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2005.11.18

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Barbara Fisher

I adore pea shoots. I have used them to garnish jook before--they are good in a jook made with chicken-pork stock with some tiny bits of lop cheong in it.

I like pea greens too--I have decided that after we terrace our back yard and put in garden beds, I am going to grow peas mostly for the shoots and greens. Any peas we get are bonus!

Kirk

Pea Shoots are wonderful, especially the texture. We just quickly stir fry them over high heat - we have a 55,000BTU burner, with a bit of garlic and chili.

rokh

i remember as a kid, i used to refuse my vegetables (as most kids do!), and i only would eat pea shoots! my old time favourite. time to relive it. thanks for the inspiring recipe

Robyn

Barbara -- ah, great idea, pea shoots in congee! I agree about pea greens -- in fact I think they are the best green for soup noodles and I love them in a pasta. Unfortunately, can't find them here in KL!

Kirk -- I am pea green with envy. What I wouldn't give for even 15,000 BTU! I might say the only downside of living in KL is the electric cooktop in our kitchen (grrrr...).

rokh -- I only came to know pea shoots as an adult. Sounds like you have some lost (pea shoot eating) time to make up for!

virginia

Hi!
I tried to stir-fry pea shoots today for the first time (without blanching), but they came up tough and stringy. Did I need to trim them and remove the tougher stems before cooking? I would appreciate any advice on this subject. Many thanks,
Virginia

Robyn Eckhardt

Hi Virginia - were you working with pea shoots - similar to what I have pictured in opening photo? If I'm stir-frying these I'll wash then chop them (not finely - each shoot gets cut into about 3 pieces). I stirfry them on super high heat with oil and garlic and plenty of salt ... the water clinging to them should be enough to soften them but if not, after the initial fry, throw in a couple tablespoons of water and cover the pan to let them wilt. The whole process shouldn't take more than 5 mins.

If you're using pea greens - the larger leaves on the thick stem - take the leaves off and chop the tender part of the stem fine.

virginia

Hi Robyn,
Many thanks for your reply. I guess I did use pea greens--those with the curly tendrils, that are impossible to chew and eat, even after cooking. I am not sure what they were, as I bought the greens at a Korean store in my area (Fairfax, VA) and the signs are all in Korean, which I do not speak or read!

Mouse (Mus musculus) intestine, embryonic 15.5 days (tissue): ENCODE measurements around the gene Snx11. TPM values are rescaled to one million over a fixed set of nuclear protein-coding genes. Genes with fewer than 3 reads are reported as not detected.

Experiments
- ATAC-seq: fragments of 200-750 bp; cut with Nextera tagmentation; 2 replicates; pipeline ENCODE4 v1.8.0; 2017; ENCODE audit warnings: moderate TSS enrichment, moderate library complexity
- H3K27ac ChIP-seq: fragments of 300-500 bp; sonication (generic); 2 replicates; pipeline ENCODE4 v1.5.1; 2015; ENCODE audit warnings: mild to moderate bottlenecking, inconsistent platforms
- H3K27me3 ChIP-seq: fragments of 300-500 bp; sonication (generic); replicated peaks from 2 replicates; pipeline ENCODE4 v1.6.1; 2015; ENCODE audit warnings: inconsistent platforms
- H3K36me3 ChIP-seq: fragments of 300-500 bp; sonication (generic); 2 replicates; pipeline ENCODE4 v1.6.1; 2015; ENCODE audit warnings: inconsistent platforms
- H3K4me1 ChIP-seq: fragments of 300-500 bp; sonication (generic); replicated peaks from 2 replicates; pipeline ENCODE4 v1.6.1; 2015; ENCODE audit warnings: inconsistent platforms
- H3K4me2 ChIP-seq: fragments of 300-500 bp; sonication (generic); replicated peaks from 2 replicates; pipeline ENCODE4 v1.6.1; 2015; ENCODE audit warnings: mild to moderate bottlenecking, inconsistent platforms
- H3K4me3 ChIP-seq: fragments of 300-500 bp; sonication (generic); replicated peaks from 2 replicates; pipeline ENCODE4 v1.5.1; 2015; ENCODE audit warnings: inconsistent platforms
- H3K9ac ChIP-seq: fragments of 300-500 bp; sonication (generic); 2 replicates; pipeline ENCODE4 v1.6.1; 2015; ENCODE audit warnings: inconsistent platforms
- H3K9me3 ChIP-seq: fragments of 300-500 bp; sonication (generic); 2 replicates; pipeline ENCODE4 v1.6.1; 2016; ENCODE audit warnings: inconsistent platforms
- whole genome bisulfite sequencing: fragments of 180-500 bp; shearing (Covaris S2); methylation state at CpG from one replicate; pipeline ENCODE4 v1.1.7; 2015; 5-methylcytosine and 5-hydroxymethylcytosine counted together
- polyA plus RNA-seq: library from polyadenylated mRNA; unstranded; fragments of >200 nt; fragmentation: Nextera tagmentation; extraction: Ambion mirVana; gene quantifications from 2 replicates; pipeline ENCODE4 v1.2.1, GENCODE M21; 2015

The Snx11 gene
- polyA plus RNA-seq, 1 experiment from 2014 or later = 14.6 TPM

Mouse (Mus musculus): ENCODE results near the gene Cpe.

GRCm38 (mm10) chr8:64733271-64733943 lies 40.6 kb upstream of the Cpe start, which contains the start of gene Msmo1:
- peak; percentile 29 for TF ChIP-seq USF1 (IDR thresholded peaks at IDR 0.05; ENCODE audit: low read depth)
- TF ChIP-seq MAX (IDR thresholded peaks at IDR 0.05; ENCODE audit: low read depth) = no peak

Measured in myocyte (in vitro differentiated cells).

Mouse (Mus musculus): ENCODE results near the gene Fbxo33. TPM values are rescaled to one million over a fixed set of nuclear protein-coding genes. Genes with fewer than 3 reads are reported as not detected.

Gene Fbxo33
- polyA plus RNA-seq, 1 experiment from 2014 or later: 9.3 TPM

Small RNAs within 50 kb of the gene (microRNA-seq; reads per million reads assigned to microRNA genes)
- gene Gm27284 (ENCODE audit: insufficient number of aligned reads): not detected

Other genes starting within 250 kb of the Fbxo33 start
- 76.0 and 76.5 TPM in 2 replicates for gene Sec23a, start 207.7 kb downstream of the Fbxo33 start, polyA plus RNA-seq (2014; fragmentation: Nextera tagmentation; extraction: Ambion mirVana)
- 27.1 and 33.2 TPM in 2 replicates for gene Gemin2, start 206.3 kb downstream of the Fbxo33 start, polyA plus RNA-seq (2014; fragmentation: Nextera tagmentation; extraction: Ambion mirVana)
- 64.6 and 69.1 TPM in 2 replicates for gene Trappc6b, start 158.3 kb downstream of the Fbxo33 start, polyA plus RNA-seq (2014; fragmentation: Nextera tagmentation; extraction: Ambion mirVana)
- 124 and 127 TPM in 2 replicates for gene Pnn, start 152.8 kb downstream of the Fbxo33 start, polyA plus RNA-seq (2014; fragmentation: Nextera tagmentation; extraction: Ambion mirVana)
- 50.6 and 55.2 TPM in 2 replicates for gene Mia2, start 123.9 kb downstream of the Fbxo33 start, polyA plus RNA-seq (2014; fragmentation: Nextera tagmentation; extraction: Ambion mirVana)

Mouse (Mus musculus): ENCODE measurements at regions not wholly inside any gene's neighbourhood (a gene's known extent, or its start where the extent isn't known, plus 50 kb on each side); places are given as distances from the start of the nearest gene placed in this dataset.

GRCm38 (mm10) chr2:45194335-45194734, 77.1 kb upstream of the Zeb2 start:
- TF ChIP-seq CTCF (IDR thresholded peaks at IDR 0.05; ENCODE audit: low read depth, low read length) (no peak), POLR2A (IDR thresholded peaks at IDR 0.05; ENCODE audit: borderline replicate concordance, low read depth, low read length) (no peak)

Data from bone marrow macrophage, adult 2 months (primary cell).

Anyway, I will try doing what you say next time I try to cook them.
Thanks again and best regards.
Virginia

Michael Tan

love eating dou miaw. Like to cultivate in my backyard. Anyone out there know where to source the seeds??
Michael Tan, Malaysia

Lorri

I noticed all these Chinese people freakin' out at the Asian market today. I peeked over the guys shoulder to see what all the fuss was about. They were all buying these fresh 'greens'. So, since this is how I, (polish girl) discovers whats good to eat in multicultural shopping districts.....I grabbed me a bag. 5.99 a lb. Steep, but what the heck!
Man, you should have seen their heads turn! They thought i was some hip cracker, alright! I asked, what kind of greens are these? "SNOW PEA GREENS! BERRY GOOD! BERRY FRESH!" (I love these people), so eager to share their culture with me. They proceeded to tell me to stir fry in chili oil, with salt and garlic!
Thats exactly what I did. DELICIOUS. They were 3-4 inch lenths of the snow pea plant with the tendrils at the end. Very cute. And yes, VERY fresh! Had them with pork& cilantro dumplings and Gyoza sauce.Nothing tough or stringy about them. Now THAT was good!

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